“I took more zeros than I needed. I was hiking with a group of buddies. We were just going into a town and having a good time,” he said, adding that a zero is a day off, a day with zero miles hiked.

He said most hikers spend 70 percent of their nights on the trail. The main gear needed to hike the AT includes a backpack, sleeping bag, sleeping pad, a tent, dry sacks to keep things dry, trekking poles, a head lamp or flashlight, a small backpacking stove and pot, and other small items. Most AT hikers carry an average of three days of food, he said.

“I don’t cook any more. I stopped cooking towards the end of the CDT (Continental Divide Trail). In the morning I do oatmeal with instant coffee. I eat a lot of salty snacks, a lot of chips. Lunch is tuna in packets. Dinner is cold-soak rice. I put chips in it to give it texture.  I take a Talenti jar and put rice in it about two hours before camp,” Sexton said.

Sexton and Music are averaging about 20 miles per day, hiking 10 to 12 hours per day from 8:30 a.m. until 7:30-8 p.m., with breaks and time spent stopping to look at things of interest along the way.

When Sexton hiked the Pacific Crest Trail in 2016, he spent 140 days on the trail hiking from Campo, California, to the Canadian border.

“It was very different from the AT, almost not comparable in any way other than that you are hiking. It was very dry and flat. The lowest grade on the AT goes up 218 feet per mile averaged out and the PCT is 118 feet per mile elevation gain. The PCT looked beautiful,” Sexton said, adding that he had so much fun his first time on the AT that he “just couldn’t help myself. It just seemed like the natural progression.”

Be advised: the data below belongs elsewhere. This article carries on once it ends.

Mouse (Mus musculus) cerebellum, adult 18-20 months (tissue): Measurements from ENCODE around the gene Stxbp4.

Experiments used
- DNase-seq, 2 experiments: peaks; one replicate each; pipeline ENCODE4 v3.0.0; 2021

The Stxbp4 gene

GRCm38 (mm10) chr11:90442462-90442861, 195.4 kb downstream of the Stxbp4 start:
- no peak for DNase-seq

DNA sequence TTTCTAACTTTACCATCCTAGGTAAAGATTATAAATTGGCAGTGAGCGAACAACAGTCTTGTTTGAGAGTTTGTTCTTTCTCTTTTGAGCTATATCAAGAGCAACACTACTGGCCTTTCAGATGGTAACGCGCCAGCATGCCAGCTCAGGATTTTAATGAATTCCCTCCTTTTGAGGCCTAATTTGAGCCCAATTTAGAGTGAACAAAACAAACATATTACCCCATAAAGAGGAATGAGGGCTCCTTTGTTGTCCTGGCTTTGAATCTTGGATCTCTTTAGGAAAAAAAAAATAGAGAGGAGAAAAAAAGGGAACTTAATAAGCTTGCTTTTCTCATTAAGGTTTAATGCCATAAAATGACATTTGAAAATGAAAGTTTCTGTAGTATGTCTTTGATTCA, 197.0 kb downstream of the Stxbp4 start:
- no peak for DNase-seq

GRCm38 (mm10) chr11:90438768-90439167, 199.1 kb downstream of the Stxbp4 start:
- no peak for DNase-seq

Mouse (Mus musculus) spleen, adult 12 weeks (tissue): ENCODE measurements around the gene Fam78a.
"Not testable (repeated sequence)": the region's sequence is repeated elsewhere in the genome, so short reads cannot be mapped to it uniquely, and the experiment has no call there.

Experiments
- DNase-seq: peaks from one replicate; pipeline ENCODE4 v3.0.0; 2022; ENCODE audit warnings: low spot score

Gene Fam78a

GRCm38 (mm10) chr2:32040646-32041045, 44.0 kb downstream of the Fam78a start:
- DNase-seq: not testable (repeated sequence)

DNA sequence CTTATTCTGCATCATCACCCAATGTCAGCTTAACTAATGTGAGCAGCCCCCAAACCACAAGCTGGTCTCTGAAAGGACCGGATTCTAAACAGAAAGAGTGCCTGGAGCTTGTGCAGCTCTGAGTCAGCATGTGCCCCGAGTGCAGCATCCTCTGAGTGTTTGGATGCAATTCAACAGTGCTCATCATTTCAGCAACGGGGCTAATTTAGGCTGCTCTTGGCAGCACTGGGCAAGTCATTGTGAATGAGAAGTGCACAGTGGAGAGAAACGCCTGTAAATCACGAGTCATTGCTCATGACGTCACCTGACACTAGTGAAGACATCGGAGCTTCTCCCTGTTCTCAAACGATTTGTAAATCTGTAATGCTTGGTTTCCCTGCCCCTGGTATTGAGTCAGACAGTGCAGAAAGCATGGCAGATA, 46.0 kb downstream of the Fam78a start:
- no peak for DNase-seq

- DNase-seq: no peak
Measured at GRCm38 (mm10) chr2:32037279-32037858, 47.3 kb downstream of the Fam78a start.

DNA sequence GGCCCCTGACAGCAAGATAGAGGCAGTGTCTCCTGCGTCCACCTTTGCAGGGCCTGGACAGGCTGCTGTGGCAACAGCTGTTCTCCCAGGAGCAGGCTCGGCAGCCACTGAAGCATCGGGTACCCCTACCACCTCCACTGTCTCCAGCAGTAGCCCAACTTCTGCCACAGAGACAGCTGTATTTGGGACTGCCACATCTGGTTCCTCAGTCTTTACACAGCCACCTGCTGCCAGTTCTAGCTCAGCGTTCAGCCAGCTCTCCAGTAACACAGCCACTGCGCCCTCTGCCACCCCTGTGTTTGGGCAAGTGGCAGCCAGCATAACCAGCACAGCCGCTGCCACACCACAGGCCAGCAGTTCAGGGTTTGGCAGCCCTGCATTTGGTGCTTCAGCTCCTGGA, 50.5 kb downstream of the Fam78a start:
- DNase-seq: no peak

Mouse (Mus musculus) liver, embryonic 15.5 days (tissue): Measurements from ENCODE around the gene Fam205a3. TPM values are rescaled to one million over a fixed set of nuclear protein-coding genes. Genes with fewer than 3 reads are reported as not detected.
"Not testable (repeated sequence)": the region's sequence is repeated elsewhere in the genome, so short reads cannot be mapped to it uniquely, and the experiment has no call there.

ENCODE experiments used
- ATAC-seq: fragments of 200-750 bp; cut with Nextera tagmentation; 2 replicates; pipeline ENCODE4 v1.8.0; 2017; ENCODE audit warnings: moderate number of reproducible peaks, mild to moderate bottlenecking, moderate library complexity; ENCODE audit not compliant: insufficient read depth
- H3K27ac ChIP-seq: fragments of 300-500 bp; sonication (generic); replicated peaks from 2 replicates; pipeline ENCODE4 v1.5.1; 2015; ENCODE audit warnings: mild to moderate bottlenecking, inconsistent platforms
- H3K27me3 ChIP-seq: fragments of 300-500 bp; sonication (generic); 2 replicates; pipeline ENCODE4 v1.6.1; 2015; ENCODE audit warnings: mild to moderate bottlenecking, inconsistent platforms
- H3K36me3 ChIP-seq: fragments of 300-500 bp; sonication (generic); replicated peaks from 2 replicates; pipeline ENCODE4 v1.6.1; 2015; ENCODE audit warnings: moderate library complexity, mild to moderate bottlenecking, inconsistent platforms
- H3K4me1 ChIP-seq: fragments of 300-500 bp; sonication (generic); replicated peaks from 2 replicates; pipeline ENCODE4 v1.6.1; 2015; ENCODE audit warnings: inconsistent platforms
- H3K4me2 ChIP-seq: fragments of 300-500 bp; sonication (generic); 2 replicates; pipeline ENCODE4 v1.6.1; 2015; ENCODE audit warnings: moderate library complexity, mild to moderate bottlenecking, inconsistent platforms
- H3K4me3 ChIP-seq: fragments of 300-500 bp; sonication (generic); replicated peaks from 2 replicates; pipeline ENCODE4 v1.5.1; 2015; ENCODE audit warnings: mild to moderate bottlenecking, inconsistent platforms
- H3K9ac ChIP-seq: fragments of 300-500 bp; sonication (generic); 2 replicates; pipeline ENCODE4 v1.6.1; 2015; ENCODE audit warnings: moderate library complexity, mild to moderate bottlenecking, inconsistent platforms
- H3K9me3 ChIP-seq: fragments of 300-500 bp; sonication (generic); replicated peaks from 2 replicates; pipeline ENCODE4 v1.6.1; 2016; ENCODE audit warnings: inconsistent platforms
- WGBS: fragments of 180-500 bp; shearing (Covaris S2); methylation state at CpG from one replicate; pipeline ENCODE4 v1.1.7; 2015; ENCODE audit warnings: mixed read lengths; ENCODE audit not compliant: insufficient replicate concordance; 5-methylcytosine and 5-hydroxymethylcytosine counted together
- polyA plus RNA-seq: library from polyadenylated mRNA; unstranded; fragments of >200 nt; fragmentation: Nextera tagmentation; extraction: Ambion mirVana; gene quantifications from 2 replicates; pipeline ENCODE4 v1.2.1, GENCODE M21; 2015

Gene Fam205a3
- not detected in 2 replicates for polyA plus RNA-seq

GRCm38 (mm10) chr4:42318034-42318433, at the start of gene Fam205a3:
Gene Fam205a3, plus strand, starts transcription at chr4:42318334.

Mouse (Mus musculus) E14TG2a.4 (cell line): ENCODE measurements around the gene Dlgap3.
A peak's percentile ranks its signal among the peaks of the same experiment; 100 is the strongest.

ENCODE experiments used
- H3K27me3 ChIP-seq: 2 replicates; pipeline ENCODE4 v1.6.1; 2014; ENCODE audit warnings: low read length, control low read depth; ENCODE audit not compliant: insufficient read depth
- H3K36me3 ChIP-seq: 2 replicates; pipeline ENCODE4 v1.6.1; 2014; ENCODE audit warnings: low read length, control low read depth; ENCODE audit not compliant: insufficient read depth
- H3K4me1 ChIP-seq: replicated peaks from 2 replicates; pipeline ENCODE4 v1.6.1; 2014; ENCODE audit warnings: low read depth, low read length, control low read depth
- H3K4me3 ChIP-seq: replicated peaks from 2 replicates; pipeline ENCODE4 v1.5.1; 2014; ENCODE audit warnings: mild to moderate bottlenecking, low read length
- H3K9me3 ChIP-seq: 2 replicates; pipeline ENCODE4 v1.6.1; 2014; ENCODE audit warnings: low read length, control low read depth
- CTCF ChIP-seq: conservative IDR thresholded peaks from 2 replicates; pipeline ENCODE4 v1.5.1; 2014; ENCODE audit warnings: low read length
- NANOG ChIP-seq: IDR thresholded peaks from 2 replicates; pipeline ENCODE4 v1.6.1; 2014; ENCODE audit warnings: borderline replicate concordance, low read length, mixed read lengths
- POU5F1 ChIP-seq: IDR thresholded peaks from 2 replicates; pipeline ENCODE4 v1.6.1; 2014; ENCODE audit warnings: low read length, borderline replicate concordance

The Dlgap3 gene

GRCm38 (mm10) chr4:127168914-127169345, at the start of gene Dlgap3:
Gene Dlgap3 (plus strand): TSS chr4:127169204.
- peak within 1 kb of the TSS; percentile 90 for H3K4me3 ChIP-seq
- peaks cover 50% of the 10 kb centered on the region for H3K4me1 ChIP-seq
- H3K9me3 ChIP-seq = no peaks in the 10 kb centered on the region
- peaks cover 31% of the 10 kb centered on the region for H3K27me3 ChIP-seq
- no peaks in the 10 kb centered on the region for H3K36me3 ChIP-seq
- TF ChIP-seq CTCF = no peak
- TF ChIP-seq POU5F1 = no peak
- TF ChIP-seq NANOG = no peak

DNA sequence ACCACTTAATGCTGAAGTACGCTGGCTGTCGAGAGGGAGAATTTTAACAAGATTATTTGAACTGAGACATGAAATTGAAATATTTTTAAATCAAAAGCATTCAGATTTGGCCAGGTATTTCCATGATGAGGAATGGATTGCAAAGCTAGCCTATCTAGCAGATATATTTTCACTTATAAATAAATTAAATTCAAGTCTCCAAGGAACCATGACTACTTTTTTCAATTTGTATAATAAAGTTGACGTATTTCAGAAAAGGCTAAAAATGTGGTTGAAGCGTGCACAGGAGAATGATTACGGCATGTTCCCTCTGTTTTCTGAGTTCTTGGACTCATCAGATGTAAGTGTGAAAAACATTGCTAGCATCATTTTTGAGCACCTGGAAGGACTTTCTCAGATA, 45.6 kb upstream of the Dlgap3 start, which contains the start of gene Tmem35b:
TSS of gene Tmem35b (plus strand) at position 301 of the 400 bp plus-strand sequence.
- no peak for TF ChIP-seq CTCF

In 2017, he traveled southbound on the Continental Divide Trail, starting in Glacier National Park at the Canadian border and walking to Crazy Cook, New Mexico, which borders Mexico.

The CDT took 128 days, and Sexton hiked 2,850 miles. He said the trail has several optimal routes. He took the shortest, most common route.

Last winter he hiked the Florida Trail from Big Cypress, finishing at Fort Pickens in Pensacola, taking about 70 days to walk the 1,104 miles.

“I decided to hike the AT for a second time for the social aspect, but now I’ve kind of found that’s my least favorite thing about this trail. There are just so many people on it. The AT is the easiest one to get to from my home and is a really carefree, easy trail to do. You’ve got a huge (weather) window from Jan. 1 to November,” Sexton said.

On the AT, Sexton said, “It is very common to see larger groups than you would on any other trail. You’ll see anywhere from five to 10 to 15 people hiking in a group that know each other. Jera and I are both trying to finish earlier, in August instead of September. Sometimes it helps to have someone. You can kind of motivate each other to get out of town faster, wake up earlier, push a few extra miles. There are definitely guys out there who are doing huge days by themselves, trying not to talk to anybody. I’ve done that and I would rather not again. When I hiked the Continental Divide, there was anywhere from 40 to 60 going southbound. I saw maybe a total of 11 or 12 hikers the whole trail. There were up to 140 going northbound. We’ve already seen more people than I care to think about on the AT.”